The touchy-feely camp think that they have the answers. At best they provide a counter balance to the equally polarized dehumanized approach. Both of these directed approaches require energy and enforcement because they are unnatural. Unfortunately both approaches find strong appreciation and resonance among small groups of influential management, and the rest of us deal with their unnatural act or find employment elsewhere.
The Agile Enterprise Reference Model and its armature of 25 critical business practices discussed in previous essays addresses underlying causal enablers for change proficiency - it looks for natural, systemic, self organizing, free market economy forces that can create and nurture emergent business practices that evolve in synch with the business environment.
Good examples today: GE, Motorola, Texas Instruments, 3M, Microsoft, Remmele Engineering. They all have human-relationship systems that nurture an internal society of people on a mission - people interested in what they do, why they do it, and how they do it. That doesn't mean they are unbeatable. There are other practices that are deterministically important as well - though in these companies most other practices will benefit from the underlying commitment of the people to make them work.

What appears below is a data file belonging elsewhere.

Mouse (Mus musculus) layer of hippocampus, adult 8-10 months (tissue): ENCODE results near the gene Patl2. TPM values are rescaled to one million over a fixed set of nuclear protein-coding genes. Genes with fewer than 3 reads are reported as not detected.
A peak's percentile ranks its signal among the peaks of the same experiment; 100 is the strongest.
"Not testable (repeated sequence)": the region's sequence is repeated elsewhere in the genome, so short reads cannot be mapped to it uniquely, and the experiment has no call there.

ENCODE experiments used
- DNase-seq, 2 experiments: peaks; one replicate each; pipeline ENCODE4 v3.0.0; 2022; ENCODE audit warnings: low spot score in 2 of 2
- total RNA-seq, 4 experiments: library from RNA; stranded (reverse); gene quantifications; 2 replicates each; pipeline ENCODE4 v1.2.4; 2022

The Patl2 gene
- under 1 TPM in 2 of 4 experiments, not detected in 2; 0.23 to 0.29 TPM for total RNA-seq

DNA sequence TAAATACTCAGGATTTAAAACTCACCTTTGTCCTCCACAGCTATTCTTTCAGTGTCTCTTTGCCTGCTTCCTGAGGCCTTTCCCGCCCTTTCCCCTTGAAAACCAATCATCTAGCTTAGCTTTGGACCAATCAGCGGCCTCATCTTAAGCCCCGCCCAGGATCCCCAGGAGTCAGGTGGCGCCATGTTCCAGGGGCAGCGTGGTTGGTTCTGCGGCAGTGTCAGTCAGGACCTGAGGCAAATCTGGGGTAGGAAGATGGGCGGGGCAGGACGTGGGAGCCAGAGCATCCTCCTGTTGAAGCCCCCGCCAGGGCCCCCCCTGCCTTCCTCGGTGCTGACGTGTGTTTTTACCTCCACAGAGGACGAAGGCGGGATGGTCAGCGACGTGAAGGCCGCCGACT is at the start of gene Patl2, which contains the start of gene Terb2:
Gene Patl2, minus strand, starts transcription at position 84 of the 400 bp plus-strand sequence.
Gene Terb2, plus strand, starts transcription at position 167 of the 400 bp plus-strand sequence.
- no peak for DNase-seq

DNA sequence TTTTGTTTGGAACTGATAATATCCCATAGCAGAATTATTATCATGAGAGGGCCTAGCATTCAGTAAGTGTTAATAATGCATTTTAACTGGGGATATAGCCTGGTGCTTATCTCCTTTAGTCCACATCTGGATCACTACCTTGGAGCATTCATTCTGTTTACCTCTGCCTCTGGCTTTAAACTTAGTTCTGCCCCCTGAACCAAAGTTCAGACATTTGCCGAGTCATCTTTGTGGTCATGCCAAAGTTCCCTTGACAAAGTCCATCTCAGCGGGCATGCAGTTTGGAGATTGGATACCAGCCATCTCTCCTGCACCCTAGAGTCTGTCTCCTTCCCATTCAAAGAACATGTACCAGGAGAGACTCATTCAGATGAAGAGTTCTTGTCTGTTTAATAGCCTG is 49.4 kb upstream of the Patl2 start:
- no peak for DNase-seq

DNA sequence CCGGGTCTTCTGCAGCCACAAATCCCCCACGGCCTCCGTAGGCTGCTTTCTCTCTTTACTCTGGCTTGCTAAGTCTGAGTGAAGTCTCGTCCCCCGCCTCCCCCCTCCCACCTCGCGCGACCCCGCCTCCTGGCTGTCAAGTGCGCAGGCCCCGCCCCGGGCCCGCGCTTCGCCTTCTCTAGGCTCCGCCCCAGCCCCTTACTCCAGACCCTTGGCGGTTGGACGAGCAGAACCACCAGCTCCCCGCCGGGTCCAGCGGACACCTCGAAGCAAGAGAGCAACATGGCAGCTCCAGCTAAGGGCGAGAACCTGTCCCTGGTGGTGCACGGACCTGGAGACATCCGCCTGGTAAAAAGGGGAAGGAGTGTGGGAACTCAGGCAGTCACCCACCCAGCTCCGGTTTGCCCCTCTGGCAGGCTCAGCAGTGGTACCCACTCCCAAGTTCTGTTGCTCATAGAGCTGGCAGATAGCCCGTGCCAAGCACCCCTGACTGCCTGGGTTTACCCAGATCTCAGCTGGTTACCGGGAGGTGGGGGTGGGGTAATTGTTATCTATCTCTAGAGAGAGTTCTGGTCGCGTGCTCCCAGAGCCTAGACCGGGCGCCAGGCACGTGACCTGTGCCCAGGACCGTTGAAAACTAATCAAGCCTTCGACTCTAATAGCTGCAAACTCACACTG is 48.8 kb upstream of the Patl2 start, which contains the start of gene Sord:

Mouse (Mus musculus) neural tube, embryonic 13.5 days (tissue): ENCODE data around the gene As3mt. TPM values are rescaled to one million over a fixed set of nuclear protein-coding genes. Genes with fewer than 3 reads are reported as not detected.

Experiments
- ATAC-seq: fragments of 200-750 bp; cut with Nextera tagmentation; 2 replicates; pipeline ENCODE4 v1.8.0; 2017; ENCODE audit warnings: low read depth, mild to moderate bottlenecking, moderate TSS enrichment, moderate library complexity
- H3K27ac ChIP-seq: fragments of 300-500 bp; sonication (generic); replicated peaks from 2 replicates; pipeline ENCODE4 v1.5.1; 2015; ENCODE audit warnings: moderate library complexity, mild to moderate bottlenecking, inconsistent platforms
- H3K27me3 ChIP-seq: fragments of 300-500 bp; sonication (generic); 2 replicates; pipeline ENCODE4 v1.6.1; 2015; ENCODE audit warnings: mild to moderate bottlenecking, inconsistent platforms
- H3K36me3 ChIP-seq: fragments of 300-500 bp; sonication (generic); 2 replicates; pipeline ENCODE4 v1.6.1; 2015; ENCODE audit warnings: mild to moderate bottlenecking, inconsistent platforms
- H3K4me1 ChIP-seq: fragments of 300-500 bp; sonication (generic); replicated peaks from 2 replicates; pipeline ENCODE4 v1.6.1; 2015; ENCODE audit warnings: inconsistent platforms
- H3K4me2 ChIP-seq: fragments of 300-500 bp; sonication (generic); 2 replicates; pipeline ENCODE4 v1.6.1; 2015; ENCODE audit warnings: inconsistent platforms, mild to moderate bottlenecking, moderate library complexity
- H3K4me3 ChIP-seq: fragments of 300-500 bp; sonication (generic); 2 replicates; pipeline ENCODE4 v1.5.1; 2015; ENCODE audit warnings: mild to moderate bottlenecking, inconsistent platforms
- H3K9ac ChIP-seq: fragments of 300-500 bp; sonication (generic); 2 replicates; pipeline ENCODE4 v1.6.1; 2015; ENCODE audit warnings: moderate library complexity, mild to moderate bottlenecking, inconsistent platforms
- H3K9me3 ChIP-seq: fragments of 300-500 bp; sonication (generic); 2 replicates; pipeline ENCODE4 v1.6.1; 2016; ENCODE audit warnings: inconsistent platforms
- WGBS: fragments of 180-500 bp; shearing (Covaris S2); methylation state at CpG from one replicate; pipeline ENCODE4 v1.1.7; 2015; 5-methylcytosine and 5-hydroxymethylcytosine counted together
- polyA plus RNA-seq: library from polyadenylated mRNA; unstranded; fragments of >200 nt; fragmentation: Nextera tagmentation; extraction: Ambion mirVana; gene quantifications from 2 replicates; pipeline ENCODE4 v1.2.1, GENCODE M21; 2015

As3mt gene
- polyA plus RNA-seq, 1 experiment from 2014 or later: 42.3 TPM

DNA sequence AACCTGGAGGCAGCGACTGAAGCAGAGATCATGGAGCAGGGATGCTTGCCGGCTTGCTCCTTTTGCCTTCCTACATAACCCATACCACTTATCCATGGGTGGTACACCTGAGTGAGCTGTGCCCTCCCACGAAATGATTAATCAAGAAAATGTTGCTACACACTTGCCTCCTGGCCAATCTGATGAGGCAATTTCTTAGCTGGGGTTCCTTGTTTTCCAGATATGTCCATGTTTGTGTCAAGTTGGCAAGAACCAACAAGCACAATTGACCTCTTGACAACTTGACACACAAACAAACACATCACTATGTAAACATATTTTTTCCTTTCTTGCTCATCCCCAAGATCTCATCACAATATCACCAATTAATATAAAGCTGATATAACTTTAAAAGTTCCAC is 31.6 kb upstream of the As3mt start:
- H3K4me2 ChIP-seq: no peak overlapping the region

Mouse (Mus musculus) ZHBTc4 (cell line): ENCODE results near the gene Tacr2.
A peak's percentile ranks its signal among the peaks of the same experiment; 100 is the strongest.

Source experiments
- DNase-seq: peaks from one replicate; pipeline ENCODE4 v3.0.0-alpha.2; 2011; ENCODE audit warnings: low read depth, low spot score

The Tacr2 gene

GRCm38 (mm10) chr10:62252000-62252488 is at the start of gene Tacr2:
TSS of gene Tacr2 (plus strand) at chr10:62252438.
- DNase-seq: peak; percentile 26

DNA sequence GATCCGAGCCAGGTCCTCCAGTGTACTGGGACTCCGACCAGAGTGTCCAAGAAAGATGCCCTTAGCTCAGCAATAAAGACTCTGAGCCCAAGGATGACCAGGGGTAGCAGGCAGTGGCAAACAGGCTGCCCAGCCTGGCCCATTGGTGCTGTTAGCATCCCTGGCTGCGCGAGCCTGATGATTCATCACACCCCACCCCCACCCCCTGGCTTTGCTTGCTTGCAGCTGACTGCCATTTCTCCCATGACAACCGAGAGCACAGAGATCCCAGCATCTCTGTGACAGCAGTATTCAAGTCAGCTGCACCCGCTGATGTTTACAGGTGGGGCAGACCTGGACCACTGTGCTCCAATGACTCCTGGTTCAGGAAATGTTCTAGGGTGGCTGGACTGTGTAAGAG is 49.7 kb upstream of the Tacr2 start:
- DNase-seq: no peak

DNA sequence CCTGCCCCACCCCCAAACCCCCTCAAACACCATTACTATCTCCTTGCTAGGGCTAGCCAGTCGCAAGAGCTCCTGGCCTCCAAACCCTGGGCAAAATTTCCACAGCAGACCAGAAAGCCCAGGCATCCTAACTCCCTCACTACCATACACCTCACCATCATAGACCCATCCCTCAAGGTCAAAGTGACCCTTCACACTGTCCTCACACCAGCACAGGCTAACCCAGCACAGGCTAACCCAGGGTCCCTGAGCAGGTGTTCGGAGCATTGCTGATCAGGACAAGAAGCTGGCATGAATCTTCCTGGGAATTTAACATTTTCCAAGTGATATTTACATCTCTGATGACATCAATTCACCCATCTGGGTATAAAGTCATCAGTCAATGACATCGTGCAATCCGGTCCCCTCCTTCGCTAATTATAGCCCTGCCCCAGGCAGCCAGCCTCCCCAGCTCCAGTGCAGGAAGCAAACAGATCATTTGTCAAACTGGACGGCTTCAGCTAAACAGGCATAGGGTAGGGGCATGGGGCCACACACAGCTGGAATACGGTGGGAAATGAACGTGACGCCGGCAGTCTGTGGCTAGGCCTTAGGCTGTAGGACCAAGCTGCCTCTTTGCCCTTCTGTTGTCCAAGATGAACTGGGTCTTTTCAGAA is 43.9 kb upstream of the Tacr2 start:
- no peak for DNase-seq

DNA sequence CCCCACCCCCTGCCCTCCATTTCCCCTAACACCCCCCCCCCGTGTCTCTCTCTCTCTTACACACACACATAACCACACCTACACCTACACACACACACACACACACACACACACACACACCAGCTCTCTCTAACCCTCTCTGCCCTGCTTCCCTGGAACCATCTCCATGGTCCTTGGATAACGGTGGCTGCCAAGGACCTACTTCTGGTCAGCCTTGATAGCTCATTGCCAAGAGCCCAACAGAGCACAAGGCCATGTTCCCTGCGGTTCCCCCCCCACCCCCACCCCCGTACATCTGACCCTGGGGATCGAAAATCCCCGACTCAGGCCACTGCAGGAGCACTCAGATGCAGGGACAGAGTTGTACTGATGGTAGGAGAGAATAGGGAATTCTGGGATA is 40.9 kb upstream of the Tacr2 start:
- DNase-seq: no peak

None of these corporate systems are perfect, however, anymore than any of the free market economies managed by governments: MITI fools around with Japan's free market, and the USA subsidizes farms and creates whole technology industries with defense investments. Outside of Adam Smith's dreams and Ayn Rand's fiction a pure free market economy is hard to find.
So what does all of this have to do with modeling industry-sector maturity? Two key things: 1) important practices and the change-issues within them are generally not the surface-visible ones that we deal with every day, and 2) no one company has understood, let alone mastered, all the critical business practices in its industry sector.
Here's an issue that surfaced in the critical business practice we call Production Equipment Relationships: In the automotive sector, more equipment is entering the factory with higher technology at shorter intervals then ever before. Result: nobody gets enough training anymore to deal with repair and operation. Beyond the